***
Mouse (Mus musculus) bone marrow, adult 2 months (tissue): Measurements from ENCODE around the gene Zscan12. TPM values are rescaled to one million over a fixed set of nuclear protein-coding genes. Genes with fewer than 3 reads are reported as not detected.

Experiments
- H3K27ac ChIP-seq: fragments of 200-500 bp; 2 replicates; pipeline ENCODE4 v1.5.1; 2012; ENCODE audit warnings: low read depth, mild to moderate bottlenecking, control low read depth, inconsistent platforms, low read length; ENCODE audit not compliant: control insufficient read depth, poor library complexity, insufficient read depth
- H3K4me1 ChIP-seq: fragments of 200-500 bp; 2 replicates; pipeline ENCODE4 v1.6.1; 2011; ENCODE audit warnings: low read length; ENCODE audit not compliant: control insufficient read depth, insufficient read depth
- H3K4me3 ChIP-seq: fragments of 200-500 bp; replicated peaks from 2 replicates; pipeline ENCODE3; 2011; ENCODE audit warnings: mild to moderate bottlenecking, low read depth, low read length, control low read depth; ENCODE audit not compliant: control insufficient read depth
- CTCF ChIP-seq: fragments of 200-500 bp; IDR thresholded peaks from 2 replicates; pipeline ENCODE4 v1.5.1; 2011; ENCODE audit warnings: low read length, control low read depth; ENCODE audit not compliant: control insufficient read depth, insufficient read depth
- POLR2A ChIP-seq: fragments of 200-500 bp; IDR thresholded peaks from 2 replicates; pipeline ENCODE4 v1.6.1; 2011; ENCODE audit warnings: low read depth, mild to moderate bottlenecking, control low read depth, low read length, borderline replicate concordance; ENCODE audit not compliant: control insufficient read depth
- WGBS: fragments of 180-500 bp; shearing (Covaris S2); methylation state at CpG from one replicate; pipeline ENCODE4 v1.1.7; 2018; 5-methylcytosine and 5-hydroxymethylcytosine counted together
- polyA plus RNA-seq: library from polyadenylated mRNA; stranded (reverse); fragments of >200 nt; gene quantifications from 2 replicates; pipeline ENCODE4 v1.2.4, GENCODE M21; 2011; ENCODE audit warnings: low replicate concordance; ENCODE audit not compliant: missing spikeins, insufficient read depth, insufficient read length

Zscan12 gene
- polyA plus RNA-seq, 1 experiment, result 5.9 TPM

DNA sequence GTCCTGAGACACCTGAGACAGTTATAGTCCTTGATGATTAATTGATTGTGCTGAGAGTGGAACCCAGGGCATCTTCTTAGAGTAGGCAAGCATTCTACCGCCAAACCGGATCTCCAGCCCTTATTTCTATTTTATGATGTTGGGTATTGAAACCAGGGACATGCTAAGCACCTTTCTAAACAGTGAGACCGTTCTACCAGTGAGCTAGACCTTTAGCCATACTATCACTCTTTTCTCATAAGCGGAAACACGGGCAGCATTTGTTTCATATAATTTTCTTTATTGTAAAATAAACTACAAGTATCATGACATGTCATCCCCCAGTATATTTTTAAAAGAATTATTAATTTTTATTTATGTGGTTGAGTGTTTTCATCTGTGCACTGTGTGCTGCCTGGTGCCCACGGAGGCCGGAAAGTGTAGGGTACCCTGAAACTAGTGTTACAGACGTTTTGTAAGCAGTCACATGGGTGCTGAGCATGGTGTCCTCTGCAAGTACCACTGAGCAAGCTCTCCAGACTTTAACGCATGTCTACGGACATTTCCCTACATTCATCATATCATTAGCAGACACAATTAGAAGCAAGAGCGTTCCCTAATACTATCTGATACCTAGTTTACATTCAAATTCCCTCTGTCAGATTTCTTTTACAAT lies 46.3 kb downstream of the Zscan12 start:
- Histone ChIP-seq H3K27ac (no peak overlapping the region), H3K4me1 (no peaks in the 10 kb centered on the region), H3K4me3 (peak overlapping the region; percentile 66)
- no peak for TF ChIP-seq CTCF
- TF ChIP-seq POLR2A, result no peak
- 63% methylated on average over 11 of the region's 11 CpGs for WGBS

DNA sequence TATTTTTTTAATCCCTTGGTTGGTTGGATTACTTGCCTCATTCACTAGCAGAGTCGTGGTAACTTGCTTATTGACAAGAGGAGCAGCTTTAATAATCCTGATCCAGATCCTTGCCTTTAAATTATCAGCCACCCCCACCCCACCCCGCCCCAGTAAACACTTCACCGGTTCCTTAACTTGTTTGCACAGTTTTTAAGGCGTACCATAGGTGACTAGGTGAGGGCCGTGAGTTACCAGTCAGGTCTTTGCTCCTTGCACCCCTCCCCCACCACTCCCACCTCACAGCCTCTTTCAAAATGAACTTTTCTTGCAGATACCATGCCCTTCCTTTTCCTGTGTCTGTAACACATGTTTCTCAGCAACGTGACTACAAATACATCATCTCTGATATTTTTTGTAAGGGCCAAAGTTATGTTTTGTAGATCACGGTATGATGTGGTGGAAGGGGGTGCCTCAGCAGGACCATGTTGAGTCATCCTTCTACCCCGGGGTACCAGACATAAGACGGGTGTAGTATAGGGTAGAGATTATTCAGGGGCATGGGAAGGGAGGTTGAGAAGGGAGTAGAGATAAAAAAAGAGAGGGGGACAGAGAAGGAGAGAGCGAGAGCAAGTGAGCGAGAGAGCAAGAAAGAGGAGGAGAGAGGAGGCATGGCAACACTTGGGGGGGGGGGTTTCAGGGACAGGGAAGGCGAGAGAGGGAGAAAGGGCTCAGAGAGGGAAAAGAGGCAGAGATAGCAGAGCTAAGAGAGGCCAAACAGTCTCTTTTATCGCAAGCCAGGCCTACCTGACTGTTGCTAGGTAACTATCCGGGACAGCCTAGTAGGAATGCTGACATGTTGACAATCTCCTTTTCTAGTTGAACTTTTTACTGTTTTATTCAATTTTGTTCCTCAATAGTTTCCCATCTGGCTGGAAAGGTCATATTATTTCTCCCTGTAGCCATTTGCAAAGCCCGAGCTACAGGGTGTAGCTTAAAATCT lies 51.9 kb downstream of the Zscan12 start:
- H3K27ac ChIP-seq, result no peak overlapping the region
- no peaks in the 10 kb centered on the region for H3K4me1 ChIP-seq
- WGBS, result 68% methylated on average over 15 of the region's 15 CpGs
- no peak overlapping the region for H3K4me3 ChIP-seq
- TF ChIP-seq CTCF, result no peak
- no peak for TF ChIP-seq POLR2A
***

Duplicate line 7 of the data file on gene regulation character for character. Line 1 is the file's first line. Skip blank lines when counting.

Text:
- POLR2A ChIP-seq: fragments of 200-500 bp; IDR thresholded peaks from 2 replicates; pipeline ENCODE4 v1.6.1; 2011; ENCODE audit warnings: low read depth, mild to moderate bottlenecking, control low read depth, low read length, borderline replicate concordance; ENCODE audit not compliant: control insufficient read depth